Tulip mania!

The humble tulip, so often seen wrapped up in cellophane on a garage forecourt, actually has a fascinating and exciting history that’s as good as any romantic novel!

It started life as a wild flower until it began being cultivated in Persia, probably in the 10th century. Rather sweetly, the name ‘tulip’ is thought to come from a Persian word for turban, which it may have been thought to resemble. It then carries on growing quietly, relatively unnoticed… but all that changed in the 1630s when the tulip became the ‘It girl’ of its era, an incredibly valuable commodity on which fortunes were made and lost.

Tulips finally came to the attention of the west in the sixteenth century, when diplomats to the Ottoman court observed and reported on them. Tulips were rapidly introduced into Europe and botanists started to hybridize the flower and they soon found ways of making even more decorative and tempting specimens. Hybrids and mutations of the flower were seen as rarities and a sign of high status – definitely the Burberry handbag of its day!

In the months of late 1636 to early 1637 there was a complete ‘Tulip mania’ in the Netherlands. The enthusiasm for the new tulips triggered a speculative frenzy and tulip bulbs became so expensive that they were treated as a form of currency, or rather, as futures. Some examples of the flower could cost more than a house in Amsterdam at this time.

There was an inevitable crash in prices in 1637, when people came to their senses and stopped purchasing the bulbs at such high prices. Throughout the 17th and 18th centuries, interest in the tulip remained, but the Dutch became the true connoisseurs and stockists. To this day, tulips are associated with the Netherlands, and the cultivated forms of the tulip are often called ‘Dutch tulips.’ The Netherlands has the world’s largest permanent display of tulips at the Keukenhof.

In their natural state tulips are adapted to mountainous areas with temperate climates. Flowering in the spring, they become dormant in the summer once the flowers and leaves die back, emerging above ground as a shoot from the underground bulb in early spring.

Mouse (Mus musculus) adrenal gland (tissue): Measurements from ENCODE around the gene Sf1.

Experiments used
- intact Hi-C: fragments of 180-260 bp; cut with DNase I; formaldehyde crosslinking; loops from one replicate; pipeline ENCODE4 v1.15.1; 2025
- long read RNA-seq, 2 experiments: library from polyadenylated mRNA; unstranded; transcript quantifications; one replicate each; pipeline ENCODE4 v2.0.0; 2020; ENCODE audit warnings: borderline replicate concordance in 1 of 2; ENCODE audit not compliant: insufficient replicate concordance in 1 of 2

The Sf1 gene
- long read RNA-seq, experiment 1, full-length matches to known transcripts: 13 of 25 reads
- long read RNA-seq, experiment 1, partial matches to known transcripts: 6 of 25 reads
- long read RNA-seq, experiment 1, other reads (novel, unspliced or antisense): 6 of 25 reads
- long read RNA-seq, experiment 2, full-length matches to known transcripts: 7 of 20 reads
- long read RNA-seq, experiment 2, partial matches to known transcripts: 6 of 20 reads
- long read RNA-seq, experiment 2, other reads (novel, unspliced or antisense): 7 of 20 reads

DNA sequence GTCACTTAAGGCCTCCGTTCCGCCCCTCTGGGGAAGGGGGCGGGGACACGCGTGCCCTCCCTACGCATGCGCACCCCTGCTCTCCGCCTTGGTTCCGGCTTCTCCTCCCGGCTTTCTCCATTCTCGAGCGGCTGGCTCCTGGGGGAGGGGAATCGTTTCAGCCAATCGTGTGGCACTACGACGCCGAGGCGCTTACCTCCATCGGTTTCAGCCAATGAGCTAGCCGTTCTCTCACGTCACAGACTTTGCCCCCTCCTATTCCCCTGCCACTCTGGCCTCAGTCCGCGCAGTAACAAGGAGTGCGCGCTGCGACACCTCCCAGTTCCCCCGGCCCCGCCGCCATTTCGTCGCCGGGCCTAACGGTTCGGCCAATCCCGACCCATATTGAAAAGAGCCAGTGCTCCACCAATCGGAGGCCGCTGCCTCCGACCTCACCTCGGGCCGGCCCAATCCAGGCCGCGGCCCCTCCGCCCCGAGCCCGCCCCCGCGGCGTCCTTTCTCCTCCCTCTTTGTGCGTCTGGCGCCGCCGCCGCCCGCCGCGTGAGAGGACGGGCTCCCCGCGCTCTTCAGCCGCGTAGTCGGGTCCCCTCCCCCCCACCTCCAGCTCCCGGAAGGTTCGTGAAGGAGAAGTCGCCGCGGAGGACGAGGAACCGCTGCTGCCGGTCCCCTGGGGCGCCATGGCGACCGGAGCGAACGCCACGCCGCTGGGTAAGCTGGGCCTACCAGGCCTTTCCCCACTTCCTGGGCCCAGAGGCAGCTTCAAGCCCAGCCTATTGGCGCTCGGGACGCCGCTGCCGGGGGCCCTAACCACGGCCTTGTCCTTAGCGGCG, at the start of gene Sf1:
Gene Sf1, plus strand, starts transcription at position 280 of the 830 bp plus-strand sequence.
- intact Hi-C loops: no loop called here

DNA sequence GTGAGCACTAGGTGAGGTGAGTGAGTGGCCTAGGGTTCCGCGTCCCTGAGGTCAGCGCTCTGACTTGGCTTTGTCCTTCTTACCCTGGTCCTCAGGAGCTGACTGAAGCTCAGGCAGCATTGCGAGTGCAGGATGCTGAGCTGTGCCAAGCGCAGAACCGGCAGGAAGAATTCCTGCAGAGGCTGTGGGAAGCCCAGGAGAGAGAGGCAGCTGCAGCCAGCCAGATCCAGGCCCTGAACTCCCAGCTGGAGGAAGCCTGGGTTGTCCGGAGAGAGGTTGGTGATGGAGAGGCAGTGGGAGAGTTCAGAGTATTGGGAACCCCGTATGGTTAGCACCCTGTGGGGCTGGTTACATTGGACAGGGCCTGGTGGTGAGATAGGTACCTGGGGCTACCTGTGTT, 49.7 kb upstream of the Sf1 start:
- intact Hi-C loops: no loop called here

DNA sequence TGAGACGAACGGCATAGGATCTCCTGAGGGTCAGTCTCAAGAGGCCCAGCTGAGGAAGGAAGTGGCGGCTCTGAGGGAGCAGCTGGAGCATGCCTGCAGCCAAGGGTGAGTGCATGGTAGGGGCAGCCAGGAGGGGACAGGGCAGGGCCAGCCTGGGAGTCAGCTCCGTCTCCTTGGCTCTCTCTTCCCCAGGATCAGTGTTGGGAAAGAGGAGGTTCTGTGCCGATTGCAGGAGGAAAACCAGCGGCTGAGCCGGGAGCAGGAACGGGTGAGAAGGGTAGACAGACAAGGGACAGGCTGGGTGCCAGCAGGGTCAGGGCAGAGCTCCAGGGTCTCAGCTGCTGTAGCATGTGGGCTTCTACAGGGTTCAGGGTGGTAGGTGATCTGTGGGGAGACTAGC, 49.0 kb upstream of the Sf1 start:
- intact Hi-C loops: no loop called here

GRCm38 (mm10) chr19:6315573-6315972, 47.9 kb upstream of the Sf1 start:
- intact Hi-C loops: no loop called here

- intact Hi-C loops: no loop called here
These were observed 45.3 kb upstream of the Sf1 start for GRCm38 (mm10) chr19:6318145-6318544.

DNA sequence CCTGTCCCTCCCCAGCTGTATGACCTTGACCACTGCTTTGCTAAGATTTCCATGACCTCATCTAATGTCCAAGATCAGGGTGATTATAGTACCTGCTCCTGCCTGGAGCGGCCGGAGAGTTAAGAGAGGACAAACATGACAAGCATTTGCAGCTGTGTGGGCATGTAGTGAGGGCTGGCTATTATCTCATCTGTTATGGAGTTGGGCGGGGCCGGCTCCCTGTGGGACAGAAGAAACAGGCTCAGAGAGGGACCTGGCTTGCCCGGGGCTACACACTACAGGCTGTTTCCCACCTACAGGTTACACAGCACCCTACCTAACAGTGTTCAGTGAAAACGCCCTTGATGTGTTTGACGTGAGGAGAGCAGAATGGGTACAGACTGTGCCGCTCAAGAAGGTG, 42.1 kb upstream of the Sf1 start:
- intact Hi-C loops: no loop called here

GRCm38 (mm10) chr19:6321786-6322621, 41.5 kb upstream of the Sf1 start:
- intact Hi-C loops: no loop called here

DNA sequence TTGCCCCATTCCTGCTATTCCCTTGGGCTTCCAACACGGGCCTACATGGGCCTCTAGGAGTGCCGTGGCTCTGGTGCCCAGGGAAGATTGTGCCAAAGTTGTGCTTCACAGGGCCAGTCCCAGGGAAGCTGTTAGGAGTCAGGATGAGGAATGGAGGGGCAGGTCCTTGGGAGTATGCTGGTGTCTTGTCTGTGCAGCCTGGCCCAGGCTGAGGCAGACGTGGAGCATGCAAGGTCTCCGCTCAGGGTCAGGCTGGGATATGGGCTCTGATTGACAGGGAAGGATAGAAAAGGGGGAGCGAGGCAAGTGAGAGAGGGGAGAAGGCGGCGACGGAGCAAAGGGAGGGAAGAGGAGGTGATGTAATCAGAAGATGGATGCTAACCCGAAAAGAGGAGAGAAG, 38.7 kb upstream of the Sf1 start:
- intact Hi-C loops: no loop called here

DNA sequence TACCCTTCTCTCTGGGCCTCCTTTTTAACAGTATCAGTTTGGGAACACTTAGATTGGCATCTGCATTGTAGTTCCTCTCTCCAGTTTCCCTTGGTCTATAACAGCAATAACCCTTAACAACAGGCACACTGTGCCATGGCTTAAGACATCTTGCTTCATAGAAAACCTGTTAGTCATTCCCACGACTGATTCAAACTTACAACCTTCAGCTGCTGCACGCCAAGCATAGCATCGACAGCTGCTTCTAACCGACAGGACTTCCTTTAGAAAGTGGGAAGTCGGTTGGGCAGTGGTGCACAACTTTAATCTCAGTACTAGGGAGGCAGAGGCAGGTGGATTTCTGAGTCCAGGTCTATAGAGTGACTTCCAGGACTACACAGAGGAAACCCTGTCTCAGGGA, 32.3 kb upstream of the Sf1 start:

Nowadays, there are many different tulip varieties to choose from and you can still buy some of the original ‘wild’ varieties, often called ‘species’ tulips.

Not everyone loves tulips and not everyone seems to have much success growing them, I certainly don’t! Is it one of your favourites, or would you rather be presented with a bunch of something else?


8 replies
  1. Eileen Whitehead says:

    My husband didn’t like bulbs but many years ago I visited Keukenhof Gardens and purchased a lot of specie tulips. I planted them In a border. The following year not one appeared and there was no trace of any. Spoke to the panel of our Radio Kent Gardeners show and they said as we lived near a wooded area the squirrels would have had them. I used to say that hubby pulled them up after they had flowered – it was a standing joke. Hubby has since died and this year I am planting tulips, narcissi and hyacinths.

  2. CHERYL Bingham says:

    I used to work as a tour guide and visited Keukenhof many times in the bulb season. We used to buy huge garlands of tulips for the front of the coach which lasted until the tour ended. I also bought several bunches for the hotel reception each time we visited the gardens as I love the way they bend and spread themselves. Ah, happy times.


    Joanne, Tulips are one of my daughters favorite flowers. We are blessed by having a Tulip Festival very close to home. What a glorious sight. thank you for this interesting info. I just love you and all of your wonderful thought and ideas! Bonnie


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